All that being said, I feel like I need to weigh in on this. I'm a big fan of the Stanley-type of utility  knife. The blades seem to be more stout than the snap-blades so there is less flex to them. This same stoutness also lends them to a few honings before I have to flip them around. Once dull on both sides I've also been known to use them as small card scrapers but that usage is admittedly a bit weak.

So I may regret this but - which do you prefer and why? There is room in this world for the two most common styles of utility knife but I'm interested which way you lean. Are you an Olfa-type user or do you do things right and use a Stanley-type? ;-)

To understand, you must do. - V

Vic Tesolin Comments
Book Review - Making Things Right
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The most important marketing tool a craftsperson has is doing things well. Whether you are a furniture maker, carpenter or spoon carver, you're really only as good as your last job. Those jobs, done correctly and with care should stand the test of time.
Making Things Right - The Simple Philosophy of a Working Life, by Ole Thorstensen is a fantastic book that talks about doing things right, quality and integrity. Ole is a Norwegian Master carpenter and contractor and in his book he takes the reader through the trials of being a one-man show in a world that seems to be flush with big firms. He talks about the impact of doing good work and how in the building world, you get what you pay for. You follow Ole through a job from the bidding process all the way to completion.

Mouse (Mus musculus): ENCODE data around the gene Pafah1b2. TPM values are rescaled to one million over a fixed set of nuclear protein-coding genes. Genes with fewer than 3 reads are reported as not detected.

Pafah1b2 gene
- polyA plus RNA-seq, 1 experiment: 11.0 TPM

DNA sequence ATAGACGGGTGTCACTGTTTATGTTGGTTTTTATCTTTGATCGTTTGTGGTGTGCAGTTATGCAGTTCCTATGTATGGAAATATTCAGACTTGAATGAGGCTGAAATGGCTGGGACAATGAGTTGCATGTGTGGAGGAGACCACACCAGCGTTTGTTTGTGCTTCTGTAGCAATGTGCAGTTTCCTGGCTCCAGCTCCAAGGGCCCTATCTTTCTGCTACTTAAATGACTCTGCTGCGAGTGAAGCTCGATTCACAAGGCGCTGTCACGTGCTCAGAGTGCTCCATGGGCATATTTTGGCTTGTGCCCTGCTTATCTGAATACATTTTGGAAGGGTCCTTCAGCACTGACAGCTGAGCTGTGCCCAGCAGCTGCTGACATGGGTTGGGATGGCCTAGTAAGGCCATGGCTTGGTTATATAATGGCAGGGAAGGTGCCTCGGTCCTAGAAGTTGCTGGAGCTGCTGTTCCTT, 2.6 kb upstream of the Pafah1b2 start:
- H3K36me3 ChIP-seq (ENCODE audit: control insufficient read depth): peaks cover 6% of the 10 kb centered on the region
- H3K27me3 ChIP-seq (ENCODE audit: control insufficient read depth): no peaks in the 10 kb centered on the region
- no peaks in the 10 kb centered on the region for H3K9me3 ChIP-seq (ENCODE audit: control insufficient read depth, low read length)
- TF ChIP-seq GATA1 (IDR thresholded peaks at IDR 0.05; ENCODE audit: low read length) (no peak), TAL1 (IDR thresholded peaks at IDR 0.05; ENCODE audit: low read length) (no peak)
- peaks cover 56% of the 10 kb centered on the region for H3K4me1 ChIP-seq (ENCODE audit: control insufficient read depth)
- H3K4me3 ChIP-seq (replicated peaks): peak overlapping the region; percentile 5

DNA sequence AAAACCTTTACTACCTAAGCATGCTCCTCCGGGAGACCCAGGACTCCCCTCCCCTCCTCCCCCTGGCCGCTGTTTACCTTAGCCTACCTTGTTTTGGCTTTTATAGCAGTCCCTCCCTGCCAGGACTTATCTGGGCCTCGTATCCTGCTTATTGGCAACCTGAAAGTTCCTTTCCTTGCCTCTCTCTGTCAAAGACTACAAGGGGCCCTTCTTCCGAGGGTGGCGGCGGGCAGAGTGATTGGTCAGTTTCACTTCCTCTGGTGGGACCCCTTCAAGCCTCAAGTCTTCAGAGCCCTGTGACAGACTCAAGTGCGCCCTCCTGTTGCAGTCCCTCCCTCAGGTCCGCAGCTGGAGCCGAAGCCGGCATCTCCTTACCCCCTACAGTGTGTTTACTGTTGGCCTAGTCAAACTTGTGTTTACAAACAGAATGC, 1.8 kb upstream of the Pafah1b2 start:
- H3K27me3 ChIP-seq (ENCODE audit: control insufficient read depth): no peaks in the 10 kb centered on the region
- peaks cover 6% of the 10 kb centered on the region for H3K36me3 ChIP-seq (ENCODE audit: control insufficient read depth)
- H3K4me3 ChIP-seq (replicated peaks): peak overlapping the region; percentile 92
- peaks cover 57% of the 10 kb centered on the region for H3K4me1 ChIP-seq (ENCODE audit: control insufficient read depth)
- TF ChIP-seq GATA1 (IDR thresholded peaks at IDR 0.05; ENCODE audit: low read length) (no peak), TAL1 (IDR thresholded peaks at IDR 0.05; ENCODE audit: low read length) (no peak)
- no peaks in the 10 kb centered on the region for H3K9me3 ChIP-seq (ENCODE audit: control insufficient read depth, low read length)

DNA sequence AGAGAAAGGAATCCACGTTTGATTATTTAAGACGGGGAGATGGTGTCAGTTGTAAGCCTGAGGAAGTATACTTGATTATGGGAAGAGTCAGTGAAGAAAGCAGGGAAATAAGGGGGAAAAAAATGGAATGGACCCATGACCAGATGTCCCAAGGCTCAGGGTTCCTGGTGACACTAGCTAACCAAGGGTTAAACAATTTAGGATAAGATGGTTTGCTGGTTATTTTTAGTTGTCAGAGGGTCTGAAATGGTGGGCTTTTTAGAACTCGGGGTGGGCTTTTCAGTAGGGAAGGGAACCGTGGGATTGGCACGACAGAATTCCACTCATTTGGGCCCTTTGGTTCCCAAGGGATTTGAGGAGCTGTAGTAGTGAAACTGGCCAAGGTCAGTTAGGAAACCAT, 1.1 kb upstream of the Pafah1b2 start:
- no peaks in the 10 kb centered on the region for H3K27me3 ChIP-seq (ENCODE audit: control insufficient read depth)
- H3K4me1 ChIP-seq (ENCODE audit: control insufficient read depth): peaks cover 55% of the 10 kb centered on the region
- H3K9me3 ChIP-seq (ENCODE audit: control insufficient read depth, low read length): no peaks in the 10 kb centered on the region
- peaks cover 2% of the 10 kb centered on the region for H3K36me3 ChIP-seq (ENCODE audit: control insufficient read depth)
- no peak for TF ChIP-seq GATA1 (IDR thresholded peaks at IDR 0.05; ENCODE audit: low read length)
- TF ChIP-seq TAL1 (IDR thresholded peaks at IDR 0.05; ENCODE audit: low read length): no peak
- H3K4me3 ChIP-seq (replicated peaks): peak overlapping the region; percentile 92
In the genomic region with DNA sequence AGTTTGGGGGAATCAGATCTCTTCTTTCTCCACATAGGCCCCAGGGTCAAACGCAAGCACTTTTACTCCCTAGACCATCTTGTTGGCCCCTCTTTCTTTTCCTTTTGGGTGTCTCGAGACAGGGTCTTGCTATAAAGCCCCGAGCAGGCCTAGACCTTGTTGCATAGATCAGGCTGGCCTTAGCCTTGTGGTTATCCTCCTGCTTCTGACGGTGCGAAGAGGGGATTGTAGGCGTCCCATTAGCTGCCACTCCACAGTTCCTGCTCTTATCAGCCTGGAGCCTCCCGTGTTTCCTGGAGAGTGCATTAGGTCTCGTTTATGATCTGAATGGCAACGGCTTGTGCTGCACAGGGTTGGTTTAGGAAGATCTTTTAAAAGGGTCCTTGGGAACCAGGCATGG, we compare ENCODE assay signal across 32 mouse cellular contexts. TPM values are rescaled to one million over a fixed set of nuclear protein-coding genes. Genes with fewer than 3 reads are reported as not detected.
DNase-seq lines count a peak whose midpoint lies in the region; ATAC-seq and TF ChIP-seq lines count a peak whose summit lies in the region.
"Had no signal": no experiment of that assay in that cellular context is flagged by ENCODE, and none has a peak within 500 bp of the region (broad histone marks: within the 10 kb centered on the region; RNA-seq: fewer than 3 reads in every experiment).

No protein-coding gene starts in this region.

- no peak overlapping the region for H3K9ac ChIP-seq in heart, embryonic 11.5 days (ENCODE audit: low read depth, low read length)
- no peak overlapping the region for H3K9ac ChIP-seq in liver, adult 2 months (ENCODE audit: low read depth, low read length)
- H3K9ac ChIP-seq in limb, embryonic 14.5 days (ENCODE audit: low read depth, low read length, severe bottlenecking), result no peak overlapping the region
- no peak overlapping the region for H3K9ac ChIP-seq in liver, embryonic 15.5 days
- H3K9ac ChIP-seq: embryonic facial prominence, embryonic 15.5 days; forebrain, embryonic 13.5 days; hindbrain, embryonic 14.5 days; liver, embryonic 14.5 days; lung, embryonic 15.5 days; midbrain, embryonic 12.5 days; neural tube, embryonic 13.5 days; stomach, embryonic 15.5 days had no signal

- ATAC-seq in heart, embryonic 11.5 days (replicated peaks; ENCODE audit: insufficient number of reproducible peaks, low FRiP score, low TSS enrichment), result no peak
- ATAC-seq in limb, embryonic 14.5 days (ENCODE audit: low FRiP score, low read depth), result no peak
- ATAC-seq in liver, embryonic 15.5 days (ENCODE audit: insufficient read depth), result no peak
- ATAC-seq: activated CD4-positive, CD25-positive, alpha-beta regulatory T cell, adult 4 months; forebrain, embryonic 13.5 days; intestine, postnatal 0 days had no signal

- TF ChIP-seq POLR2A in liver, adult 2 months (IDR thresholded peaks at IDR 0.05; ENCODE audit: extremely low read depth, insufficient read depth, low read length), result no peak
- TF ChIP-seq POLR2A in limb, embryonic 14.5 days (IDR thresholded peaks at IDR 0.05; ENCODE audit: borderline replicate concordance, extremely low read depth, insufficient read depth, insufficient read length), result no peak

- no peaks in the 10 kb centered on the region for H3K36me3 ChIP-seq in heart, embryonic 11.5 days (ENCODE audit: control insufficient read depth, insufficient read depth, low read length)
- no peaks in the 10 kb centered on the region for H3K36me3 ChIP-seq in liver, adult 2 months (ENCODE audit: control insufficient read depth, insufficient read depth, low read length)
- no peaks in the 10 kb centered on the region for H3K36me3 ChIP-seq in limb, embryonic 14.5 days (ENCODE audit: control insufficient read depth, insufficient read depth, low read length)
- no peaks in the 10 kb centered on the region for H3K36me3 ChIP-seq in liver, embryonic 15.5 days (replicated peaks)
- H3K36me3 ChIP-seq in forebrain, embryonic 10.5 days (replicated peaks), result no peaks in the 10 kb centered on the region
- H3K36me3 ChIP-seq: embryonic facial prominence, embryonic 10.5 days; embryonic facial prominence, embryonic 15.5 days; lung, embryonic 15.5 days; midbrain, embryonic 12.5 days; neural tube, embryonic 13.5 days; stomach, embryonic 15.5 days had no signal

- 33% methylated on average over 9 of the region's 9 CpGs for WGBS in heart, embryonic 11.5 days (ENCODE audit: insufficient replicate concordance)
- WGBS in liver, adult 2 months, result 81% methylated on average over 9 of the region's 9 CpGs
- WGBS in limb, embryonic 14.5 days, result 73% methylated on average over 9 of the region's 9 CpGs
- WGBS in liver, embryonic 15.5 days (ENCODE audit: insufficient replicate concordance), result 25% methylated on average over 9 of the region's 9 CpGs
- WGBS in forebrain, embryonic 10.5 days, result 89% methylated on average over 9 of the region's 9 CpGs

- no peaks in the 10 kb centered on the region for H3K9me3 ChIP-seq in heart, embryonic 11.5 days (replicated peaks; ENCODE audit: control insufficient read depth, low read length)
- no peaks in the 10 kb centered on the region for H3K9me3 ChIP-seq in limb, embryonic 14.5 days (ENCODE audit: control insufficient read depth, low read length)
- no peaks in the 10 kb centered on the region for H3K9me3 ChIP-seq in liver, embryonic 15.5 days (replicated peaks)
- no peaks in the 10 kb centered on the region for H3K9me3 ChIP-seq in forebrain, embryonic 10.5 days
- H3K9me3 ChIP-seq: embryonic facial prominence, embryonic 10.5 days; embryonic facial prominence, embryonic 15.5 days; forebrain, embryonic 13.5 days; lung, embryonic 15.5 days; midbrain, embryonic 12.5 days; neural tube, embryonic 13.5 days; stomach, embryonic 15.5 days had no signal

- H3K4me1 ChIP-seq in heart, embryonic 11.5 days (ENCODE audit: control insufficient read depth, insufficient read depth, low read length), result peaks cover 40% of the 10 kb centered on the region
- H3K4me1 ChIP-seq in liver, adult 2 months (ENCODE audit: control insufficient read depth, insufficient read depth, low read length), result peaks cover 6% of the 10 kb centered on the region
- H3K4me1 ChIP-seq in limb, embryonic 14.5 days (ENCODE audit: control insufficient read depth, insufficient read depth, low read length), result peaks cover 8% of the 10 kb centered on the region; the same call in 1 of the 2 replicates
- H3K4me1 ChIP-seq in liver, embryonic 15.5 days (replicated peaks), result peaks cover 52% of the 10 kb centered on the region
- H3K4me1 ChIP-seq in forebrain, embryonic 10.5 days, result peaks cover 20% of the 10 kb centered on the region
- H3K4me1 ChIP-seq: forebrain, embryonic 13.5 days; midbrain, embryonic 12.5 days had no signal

I found it interesting that a lot of the struggles he mentions in the book are the same struggles I hear from my builder friends here in Canada. You realize pretty quickly that personal relationships and customer service have just as much of an impact as manual skills do. As a woodworker who still does the odd bit of commission work, I definitely identified with Ole through his struggles and his accomplishments when dealing with other humans.
The refreshing part of the book for me is Ole's unrelenting commitment to integrity. Integrity is how a person conducts themselves when no one is looking. He serves as a reminder that there are still good, conscientious people in the world who are ever mindful of how their actions will affect others around them. The book is humorous at times and nail-biting in others which for me makes for a great story. I realized quickly that Ole is the kind of guy that I'd like to have a few beers with. I tore through this book over a weekend and have already recommended it to a bunch of friends who work with their hands.


To understand, you must do - V

Vic TesolinComment